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Take Things Very Negatively & Hurt Friends, but Never on Purpose

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For the past 7 months or so, I have been feeling very irritable and upset. I notice I tend to takes things negatively almost immediately and realize I probably shouldn’t. Work is stressing me out when it never used to and I have trouble staying focused and concentrating. I am supposed to be close to graduation, but I am nervous about actually being ready. I feel like my friends are hurting me and then I hurt them back but don’t really mean to. My friends then ignore me and it makes me feel even worse and resentful. I feel like I only have one friend who really talks to me anymore. She thinks I should see a therapist, but it really scares me and makes me uncomfortable to be honest. My friend has offered to come with me the first time if I go. Do you think I should go and would her coming with be a good idea?(I realize I already submitted something, I sent it ahead of when I finished by accident).

Take Things Very Negatively & Hurt Friends, but Never on Purpose

Answered by on -


You have noticed a change in your mood and this is likely contributing to how you’re treating your friends. It may be a case of displacement. Displacement is a psychological defense mechanism where you take out your frustrations or anger on people who have little or no connection to what is causing your unhappiness. Essentially, displacement is misdirected anger.

You may be worried about your future and thus have become hypersensitive to what others are saying about you or what you perceive others are saying about you.

You stated that you “feel like” your friends are hurting you but it’s important to recognize that you could be wrong. Just because you feel like something is true does not mean that it is true. Your perception of these situations might be skewed. The fact that you have noticed a change in your mood increases the possibility that you’re wrong about the intentions of your friends. It’s important that this issue be resolved because it might be damaging your friendships.

Your friend wisely suggested that you consult a therapist. You should do this. Counseling could provide an objective third-party perspective that may be necessary in this situation. Yes, you could bring her to your first appointment but it really isn’t necessary. Therapy is a positive experience. They are there to help you feel better. They will do the talking and ask the questions. It’s not like a test in school. You don’t need to study or to get ready. Just go in and talk. If you are nervous at first, they will make it very easy and pleasant for you.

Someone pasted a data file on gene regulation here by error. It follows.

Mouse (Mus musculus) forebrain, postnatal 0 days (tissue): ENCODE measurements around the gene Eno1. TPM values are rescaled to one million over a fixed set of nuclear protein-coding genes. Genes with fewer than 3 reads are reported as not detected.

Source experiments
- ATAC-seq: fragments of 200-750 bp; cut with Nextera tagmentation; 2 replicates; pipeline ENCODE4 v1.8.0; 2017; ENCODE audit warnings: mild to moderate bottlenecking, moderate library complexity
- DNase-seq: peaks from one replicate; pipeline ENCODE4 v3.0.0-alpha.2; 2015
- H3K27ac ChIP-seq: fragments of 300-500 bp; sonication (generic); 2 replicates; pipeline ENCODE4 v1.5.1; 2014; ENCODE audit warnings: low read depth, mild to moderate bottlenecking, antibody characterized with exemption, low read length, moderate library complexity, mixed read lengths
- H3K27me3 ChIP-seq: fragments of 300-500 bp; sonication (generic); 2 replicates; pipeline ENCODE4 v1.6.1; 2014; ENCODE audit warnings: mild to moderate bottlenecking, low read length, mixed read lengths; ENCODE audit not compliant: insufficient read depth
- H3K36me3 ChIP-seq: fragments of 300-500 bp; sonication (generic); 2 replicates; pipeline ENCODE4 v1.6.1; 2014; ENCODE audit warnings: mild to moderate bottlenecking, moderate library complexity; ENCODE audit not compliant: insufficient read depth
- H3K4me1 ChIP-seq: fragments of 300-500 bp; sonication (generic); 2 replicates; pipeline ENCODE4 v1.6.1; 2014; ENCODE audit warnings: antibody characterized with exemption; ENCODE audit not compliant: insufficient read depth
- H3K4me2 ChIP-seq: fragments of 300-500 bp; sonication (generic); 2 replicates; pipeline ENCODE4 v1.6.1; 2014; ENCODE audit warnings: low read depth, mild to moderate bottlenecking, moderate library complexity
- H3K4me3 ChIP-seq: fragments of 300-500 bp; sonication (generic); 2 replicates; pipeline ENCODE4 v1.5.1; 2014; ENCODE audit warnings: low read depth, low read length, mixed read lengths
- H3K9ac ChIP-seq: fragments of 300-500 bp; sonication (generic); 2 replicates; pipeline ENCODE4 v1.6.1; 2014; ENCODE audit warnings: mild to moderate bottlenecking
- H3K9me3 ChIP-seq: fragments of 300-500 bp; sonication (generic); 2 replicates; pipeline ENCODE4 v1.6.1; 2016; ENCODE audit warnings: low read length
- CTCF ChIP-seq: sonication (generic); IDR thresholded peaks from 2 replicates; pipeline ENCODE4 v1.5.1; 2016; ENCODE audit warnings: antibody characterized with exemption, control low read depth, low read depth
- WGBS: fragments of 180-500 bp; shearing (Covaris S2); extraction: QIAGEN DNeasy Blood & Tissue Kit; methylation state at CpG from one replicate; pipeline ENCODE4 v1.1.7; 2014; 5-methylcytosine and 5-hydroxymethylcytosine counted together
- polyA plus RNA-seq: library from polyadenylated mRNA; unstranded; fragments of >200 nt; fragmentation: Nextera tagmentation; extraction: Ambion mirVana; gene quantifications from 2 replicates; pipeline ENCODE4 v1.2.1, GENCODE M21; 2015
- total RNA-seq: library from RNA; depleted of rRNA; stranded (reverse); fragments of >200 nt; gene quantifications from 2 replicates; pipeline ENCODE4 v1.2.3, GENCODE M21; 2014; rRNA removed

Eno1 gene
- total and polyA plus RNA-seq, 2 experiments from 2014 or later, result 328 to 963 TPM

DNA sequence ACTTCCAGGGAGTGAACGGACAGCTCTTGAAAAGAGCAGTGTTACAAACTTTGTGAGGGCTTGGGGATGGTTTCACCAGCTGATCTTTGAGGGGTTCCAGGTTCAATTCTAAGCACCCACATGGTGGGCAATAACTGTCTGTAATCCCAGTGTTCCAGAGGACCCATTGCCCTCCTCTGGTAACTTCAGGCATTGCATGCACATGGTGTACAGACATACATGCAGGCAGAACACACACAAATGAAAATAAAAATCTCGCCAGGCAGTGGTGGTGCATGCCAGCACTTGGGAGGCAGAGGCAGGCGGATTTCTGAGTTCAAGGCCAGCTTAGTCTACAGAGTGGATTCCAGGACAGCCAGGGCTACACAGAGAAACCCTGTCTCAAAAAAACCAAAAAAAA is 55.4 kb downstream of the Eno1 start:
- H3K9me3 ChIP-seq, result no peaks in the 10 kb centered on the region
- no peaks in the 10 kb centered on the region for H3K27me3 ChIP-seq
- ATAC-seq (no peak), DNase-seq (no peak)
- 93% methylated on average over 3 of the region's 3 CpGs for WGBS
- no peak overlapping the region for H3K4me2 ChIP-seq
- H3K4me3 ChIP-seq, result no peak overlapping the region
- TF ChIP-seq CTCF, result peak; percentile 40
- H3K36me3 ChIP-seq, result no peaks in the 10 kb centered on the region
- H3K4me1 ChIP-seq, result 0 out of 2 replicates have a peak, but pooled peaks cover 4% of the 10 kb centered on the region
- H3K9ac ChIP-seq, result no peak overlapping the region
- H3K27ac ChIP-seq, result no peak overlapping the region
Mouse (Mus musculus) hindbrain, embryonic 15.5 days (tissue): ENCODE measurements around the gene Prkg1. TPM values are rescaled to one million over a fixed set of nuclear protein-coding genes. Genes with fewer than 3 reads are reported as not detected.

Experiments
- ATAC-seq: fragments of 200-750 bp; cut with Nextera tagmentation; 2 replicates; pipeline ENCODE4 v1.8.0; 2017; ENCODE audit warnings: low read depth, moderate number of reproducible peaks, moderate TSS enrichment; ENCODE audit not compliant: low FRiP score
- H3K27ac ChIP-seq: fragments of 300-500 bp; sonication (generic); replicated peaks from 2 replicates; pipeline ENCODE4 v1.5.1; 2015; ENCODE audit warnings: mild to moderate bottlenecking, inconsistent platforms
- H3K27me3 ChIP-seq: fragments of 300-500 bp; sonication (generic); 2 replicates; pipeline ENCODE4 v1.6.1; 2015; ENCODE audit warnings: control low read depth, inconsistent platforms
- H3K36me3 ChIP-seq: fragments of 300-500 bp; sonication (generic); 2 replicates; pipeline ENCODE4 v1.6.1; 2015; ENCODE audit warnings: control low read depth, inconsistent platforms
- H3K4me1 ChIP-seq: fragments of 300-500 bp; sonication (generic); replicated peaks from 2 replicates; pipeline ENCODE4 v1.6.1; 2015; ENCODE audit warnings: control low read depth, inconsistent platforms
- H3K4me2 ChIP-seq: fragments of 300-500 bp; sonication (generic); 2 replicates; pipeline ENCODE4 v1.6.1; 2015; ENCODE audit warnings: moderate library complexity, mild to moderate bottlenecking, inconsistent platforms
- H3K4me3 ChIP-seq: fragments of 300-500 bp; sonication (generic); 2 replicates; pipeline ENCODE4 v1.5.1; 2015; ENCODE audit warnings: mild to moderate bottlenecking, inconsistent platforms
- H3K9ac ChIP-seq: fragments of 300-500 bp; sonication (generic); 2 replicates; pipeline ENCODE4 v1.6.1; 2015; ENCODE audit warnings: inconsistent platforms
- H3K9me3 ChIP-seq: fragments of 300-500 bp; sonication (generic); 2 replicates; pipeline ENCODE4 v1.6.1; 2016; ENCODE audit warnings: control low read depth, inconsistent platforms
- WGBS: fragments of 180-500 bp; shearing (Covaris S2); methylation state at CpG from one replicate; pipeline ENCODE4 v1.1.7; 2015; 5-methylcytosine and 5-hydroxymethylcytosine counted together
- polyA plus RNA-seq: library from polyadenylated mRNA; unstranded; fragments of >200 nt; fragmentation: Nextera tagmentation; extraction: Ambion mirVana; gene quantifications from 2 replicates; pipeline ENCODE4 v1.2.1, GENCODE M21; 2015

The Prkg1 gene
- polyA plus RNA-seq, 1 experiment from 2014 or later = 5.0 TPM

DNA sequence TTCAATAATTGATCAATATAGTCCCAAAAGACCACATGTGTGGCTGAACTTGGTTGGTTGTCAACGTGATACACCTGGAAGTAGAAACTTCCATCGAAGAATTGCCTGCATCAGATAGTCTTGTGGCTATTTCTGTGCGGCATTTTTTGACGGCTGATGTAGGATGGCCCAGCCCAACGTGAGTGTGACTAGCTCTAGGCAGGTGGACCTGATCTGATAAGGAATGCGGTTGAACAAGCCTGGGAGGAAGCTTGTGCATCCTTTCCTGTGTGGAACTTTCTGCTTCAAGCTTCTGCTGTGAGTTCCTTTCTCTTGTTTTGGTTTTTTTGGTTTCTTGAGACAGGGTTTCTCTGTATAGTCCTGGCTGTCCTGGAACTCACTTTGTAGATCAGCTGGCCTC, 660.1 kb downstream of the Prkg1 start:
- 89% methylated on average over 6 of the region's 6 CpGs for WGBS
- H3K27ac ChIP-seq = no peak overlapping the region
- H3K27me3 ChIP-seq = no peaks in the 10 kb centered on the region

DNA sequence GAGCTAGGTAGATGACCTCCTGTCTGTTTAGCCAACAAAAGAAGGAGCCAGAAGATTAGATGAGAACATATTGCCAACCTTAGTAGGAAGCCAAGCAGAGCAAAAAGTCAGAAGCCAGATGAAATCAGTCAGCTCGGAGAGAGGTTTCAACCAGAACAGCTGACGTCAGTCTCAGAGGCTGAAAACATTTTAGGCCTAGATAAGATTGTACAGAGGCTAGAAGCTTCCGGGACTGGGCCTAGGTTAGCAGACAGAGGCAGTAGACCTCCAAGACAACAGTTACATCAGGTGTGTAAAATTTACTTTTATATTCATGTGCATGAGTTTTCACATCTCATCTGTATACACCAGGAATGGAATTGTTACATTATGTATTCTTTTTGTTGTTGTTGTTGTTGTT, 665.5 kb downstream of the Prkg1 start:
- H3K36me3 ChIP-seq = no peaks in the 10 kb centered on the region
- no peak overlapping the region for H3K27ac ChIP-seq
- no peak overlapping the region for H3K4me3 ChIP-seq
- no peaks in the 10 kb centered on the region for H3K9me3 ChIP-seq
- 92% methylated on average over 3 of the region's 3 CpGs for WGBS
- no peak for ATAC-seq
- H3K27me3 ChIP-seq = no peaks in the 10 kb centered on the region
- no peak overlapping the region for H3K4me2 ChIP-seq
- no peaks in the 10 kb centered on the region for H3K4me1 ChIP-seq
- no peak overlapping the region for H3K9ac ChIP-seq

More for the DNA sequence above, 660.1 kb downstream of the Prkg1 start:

The purpose of counseling is to help clients improve the quality of their lives. I would encourage you to consider it and hope that you will. Please take care.

Dr. Kristina Randle

Take Things Very Negatively & Hurt Friends, but Never on Purpose

Therapists live, online right now, from BetterHelp:

Kristina Randle, Ph.D., LCSW

Kristina Randle, Ph.D., LCSW is a licensed psychotherapist and Assistant Professor of Social Work and Forensics with extensive experience in the field of mental health. She works in private practice with adults, adolescents and families. Kristina has worked in a large array of settings including community mental health, college counseling and university research centers.

APA Reference
Randle, K. (2018). Take Things Very Negatively & Hurt Friends, but Never on Purpose. Psych Central. Retrieved on December 4, 2020, from
Scientifically Reviewed
Last updated: 8 May 2018 (Originally: 16 Dec 2014)
Last reviewed: By a member of our scientific advisory board on 8 May 2018
Published on Psych All rights reserved.